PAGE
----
What's Wrong With Terrorism?
Terrorists perform terrible acts. They maim, mutilate and kill in pursuit of their goals. The horrifying events of 9/11 and the regular suicide bombings around the world have made terrorism one of the central preoccupations of the twenty-first century. But what is the distinctive wrong of terrorism? Criminal acts such as murder and hijacking are already on the moral statute books, so why is it that we regard terrorists as different from and morally worse than ordinary killers and kidnappers? Some see terrorism is an ideology, others claim it is a deep-seated social or psychological failing, others that it is a form of fighting unfairly judged by just-war standards. In this provocative new book, Robert Goodin puts forward the view that terrorism is, in fact, a deliberate tactic of frightening people for socio-political gain. Fear affects peoples ability to reason clearly and undermines their capacity for autonomous self-government. In this way, Goodin contends that terror is not only the weapon of organizations such as al-Qaeda; it also benefits democratic politicians who profit from the climate of insecurity induced by terrorist threats and violence. Political figures conducting a campaign of fear as part of their war on terrorism may therefore be committing wrongs akin to those of terrorists themselves. This, Goodin argues, is what is distinctively wrong with terrorism in the contemporary world.
- Electronic book text | 256 pages
- 22 Apr 2013
- John Wiley and Sons Ltd
- Polity Press
- United Kingdom
Table of contents
Preface vii Acknowledgements x 1 Introduction 1 2 Terrorism as Unjust War: Killing Innocent Civilians 6 Three problems with the just-war analysis of terrorism 9 A different sense of `innocence' 18 War crime, ordinary crime or a special offence? 21 3 Terrorism as a Political Tactic: Intending to Instil Fear 31 What sort of `ism' is terrorism? 32 What terrorists want 35 Fear is the key 45 Summing up 48 4 States Can Be Terrorists, Too 50 The definitional ploy 53 States terrorizing other states 60 States terrorizing their own people 66 State-sponsored terror and crimes of complicity 73 5 Warnings Can Be Terroristic, Too: Profiting Politically from Fear 78 Threats and warnings 80 Impure warnings: `terrorist warnings' versus `warnings of terrorism' 85 Politicians' intentions matter, too 91 Terrorism as an aggravated wrong: is `violence' required? 100 Better `terrorist warnings' than none at all? 108 6 Warnings Bound to Be Misheard 111 How big a deal is terrorism? 114 Calibrating risks 118 Mechanisms of misperception 123 Mass-mediated terror 131 Risks of really mass destruction 136 Imprudent precautions 142 7 Terrorizing Democracy 156 Terrorism as a political wrong 156 Fearlessness as a response 159 Hobbesian solutions to non-Hobbesian problems 170 Of tyrants and terrorists 176 8 Conclusions 179 Notes 187 References 218 Index 238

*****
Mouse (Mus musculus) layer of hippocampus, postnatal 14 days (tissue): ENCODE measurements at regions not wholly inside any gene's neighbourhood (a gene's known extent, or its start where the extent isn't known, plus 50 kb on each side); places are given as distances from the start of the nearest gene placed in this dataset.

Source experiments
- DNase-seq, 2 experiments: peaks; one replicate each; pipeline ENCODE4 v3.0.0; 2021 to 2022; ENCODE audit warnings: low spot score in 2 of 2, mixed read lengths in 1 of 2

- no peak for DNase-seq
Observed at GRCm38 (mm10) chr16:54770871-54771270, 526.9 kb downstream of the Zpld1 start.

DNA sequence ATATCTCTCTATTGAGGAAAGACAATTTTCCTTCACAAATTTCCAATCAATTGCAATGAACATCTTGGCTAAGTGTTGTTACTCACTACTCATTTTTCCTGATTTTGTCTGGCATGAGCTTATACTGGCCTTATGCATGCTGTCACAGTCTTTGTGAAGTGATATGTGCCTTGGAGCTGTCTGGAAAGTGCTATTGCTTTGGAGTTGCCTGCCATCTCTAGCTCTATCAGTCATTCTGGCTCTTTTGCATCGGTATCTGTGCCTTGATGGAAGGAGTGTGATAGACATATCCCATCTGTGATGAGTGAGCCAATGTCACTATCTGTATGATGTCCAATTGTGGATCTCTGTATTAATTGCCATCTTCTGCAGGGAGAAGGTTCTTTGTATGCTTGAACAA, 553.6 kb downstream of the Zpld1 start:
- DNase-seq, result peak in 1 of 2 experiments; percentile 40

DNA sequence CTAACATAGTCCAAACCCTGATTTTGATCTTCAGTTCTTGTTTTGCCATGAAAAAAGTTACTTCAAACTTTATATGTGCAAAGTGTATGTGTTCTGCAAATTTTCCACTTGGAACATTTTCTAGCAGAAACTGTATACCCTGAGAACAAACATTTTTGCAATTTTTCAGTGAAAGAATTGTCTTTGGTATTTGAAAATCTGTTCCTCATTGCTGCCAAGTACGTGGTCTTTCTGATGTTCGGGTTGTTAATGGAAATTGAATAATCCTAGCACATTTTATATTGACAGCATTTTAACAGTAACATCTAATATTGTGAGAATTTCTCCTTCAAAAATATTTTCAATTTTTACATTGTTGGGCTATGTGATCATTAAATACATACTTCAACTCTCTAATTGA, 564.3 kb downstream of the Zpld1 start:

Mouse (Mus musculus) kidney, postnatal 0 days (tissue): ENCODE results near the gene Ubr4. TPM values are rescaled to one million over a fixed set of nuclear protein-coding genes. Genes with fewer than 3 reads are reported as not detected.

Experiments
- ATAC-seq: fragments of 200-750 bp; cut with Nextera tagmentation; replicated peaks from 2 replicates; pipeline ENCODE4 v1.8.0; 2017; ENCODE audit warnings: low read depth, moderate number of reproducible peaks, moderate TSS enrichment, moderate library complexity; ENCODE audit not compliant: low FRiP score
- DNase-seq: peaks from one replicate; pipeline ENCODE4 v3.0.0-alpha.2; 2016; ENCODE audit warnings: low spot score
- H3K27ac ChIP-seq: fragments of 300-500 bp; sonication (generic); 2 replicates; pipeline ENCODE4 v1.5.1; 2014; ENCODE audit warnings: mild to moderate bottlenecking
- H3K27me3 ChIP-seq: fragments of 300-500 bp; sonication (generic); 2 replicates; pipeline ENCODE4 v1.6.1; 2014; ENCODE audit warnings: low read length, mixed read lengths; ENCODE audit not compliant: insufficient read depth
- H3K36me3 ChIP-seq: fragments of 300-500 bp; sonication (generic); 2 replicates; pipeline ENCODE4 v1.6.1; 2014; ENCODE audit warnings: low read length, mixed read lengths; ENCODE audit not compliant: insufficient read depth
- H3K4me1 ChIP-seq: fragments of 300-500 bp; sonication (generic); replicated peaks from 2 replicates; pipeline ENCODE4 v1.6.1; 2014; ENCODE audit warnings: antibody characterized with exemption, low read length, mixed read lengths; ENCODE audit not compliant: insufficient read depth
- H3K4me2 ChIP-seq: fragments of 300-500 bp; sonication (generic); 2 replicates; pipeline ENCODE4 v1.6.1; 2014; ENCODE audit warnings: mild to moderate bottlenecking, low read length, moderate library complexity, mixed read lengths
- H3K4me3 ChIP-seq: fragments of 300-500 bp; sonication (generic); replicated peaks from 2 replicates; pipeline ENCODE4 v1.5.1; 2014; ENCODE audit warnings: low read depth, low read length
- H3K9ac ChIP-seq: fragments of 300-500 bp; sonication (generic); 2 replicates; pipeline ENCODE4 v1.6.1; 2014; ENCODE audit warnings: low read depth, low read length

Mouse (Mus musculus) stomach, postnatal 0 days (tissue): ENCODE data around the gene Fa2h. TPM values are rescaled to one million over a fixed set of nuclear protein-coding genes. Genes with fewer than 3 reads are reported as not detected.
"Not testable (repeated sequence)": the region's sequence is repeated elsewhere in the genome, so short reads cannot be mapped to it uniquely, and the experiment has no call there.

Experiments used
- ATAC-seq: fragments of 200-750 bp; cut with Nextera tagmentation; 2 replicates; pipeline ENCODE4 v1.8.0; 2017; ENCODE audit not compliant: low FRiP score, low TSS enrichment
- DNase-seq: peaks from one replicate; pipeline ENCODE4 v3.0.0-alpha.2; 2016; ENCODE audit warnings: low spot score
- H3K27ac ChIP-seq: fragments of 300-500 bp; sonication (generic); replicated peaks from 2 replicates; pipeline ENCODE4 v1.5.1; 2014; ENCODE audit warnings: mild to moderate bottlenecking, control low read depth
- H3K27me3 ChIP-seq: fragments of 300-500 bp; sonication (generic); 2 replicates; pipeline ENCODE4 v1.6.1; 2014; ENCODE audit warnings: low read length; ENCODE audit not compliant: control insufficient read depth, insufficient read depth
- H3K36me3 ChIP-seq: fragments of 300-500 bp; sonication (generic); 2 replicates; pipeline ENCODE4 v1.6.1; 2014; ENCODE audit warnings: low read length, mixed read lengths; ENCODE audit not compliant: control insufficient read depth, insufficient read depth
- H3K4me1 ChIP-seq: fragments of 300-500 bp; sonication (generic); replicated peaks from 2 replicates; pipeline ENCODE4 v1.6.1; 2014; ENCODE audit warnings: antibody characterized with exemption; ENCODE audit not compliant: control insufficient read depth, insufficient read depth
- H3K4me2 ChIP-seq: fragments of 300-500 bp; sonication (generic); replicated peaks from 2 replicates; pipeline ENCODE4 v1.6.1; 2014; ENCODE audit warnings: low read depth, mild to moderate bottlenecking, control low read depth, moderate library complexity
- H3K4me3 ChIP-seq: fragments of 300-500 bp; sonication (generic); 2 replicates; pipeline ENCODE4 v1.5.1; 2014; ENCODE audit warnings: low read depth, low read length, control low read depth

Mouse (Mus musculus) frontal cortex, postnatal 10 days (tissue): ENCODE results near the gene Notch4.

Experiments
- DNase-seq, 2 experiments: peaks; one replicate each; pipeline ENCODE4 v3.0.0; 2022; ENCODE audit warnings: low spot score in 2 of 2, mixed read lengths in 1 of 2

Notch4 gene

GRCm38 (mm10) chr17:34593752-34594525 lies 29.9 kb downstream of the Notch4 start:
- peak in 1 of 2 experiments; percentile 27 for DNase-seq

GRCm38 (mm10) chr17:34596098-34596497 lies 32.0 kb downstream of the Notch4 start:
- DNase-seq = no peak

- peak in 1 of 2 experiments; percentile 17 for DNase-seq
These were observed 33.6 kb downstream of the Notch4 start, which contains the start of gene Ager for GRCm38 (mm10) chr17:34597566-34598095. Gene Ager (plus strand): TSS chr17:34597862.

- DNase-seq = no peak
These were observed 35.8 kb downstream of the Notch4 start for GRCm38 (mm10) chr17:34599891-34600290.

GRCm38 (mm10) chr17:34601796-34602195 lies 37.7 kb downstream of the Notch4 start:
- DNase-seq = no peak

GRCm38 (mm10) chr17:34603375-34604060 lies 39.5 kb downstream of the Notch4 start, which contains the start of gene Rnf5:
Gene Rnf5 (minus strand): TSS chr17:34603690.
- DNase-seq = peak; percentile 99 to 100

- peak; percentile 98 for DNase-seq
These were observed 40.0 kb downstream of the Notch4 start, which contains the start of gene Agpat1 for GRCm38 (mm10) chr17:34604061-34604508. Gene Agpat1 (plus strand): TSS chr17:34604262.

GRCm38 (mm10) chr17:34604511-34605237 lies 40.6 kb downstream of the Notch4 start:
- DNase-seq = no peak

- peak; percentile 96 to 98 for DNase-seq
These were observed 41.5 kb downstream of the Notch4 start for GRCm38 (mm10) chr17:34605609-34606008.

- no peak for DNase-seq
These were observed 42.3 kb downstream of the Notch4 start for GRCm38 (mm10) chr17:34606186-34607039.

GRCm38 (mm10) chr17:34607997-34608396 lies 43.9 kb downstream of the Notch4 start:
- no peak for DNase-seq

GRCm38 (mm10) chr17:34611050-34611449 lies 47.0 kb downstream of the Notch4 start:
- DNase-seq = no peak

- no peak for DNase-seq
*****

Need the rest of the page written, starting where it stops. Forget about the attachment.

-This book is an indispensable guide to anyone seriously interested in how to think about the complex question of terrorism. It exposes subtle and blatant biases that characterize much contemporary discussion of the subject and offers a judicious, closely argued, and ultimately the only realistic response to terrorism.- --Professor Lord Bhikhu Parekh, University of Westminster "This book is an indispensable guide to anyone seriously interested in how to think about the complex question of terrorism. It exposes subtle and blatant biases that characterize much contemporary discussion of the subject and offers a judicious, closely argued, and ultimately the only realistic response to terrorism." --Professor Lord Bhikhu Parekh, University of Westminster
About Robert E. Goodin
Robert Goodin is Professor of Social and Political Theory at the Australian National University.